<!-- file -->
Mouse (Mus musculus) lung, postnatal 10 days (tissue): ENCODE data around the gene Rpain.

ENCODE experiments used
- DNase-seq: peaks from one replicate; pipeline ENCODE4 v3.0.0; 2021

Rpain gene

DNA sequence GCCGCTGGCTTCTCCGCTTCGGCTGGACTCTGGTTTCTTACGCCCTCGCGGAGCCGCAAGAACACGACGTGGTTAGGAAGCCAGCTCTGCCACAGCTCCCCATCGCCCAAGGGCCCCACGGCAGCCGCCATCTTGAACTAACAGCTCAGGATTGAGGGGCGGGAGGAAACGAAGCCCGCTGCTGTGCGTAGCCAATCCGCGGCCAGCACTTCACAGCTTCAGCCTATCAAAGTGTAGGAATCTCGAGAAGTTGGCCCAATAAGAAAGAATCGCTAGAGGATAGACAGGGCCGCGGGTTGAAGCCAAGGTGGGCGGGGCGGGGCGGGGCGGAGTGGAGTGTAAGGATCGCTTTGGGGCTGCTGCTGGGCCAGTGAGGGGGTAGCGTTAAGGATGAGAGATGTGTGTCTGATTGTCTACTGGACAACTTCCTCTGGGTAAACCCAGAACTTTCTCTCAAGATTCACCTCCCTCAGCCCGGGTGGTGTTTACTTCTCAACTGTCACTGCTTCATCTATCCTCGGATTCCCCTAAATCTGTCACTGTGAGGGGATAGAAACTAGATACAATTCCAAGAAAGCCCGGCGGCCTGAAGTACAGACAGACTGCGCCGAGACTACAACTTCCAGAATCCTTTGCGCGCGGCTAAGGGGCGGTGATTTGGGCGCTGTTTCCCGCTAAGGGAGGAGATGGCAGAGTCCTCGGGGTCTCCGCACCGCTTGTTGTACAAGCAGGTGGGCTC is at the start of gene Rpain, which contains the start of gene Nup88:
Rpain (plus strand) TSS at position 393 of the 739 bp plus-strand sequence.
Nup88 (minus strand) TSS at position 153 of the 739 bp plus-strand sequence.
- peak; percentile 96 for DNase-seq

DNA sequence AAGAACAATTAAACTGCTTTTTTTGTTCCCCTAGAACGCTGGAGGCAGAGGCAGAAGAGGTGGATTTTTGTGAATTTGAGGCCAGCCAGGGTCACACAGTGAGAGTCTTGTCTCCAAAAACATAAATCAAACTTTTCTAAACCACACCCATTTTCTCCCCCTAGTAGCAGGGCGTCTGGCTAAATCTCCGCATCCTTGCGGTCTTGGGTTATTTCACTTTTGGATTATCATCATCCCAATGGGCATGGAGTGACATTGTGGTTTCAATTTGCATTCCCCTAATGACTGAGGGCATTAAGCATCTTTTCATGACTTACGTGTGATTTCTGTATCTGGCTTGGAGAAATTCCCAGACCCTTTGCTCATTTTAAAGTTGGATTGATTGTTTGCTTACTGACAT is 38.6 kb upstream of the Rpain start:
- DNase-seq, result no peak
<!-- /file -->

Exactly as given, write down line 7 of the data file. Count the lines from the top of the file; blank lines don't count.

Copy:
Nup88 (minus strand) TSS at position 153 of the 739 bp plus-strand sequence.